The Classical Pilates Method encourages you to work with a fluid pace and flow. Having an initial introduction to teacher training through a contemporary school, I was not seeing the method as a whole. I was seeing individual exercises to pick and choose. Once I switched to purely Classical Pilates the bells and whistles went off and I understood why it is called a Method. It all works together and it all makes brilliant sense.
Picking up the pace and removing hesitations between reps or exercises so that one movement flows into the next for the entire session was the key that unlocked this discovery for me. I could finally make all those elusive connections and I began to work on a deeper level.
One specific time I remember having a very clear ‘aha’ moment related to pace and flow was working with Clare during a private session via zoom. We came to tendon stretch on the chair. I expressed how I just could not ‘connect’ or ‘get’ this exercise and therefore dreaded it or often just skipped it. Instead of dissecting the exercise in an attempt to figure out what I was doing wrong, with the hopes of improving my connection to the exercise, she said, “Let’s get it over with then.” “Let’s get it over with,” was an entirely new concept for me and it really helped not only my practice but my teaching and therefore my clients’ practice. “Let’s get it over with then,” does not mean to throw the exercise away. It simply means, just do it. The only way you are going to get better at or figure out any of the exercises, is repetition; you have to just do it. That approach became an integral part of my practice. I was amazed to discover that the exercises that I started to, just do it, and not make such a big deal over, I started to connect to and understand and no longer dread.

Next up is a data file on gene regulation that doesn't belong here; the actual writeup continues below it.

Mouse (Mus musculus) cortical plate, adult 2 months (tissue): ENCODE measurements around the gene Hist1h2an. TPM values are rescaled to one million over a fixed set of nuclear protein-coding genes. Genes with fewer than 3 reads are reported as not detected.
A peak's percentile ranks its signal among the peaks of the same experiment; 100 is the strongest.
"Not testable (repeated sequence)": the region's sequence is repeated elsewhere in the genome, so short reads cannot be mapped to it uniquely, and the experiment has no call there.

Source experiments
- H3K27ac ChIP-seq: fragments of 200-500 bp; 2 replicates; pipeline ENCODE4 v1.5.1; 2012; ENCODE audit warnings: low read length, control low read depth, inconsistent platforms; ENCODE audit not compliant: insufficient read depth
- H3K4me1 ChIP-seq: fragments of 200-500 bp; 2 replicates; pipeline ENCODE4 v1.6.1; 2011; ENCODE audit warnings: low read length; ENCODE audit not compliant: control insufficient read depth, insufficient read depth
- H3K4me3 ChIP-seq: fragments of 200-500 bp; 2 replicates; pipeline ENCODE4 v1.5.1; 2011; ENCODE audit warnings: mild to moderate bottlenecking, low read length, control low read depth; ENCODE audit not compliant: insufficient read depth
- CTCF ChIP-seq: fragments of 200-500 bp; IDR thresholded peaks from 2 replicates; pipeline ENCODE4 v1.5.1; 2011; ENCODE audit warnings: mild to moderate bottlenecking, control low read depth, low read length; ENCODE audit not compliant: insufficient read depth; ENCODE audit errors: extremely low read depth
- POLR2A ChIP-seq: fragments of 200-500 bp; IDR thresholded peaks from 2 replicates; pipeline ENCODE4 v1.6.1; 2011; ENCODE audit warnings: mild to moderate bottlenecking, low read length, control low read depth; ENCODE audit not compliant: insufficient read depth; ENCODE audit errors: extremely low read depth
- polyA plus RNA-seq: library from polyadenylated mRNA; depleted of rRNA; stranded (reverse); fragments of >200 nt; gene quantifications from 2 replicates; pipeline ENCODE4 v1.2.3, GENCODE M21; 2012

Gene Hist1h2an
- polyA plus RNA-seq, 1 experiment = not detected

The flow makes all the difference. I believe the flow truly makes it Pilates, not just separate exercises. I encourage my clients to pick up the pace, see what they find. I will tell my clients the next three exercises coming up and tell them I want them to go from one to the other without stopping. I also incorporate the phrase, “We will get it next time,” into my teaching to keep the flow going. When the wheels are coming off an exercise but I want to keep the pace going I will simply say, “We will get it next time,” or “We will come back to that one later,” if it is something, I want to address that session. And then when I can see my client needs or would like a break, I will go back to it and review it at the slower tempo.
Picking up the pace has also allowed my clients to see that the order of exercises have a reason for that order. They can see, with my guidance, that after an extension exercise comes a good rounding exercise for the spine. This helps them to connect with the goal of the different exercises and it helps them to see how Pilates is a system, not just separate exercises.
I just adore the flow of Pilates it carries you through. On the days I feel like I don’t have it in me I just approach the apparatus and begin. The work is like the current of a river and it is the flow that carries me through. I don’t have to think or dread I just have to ‘trust the work’, like Jay Grimes says. It is a brilliant river that takes my body through the movements it requires to be invigorated and refreshed.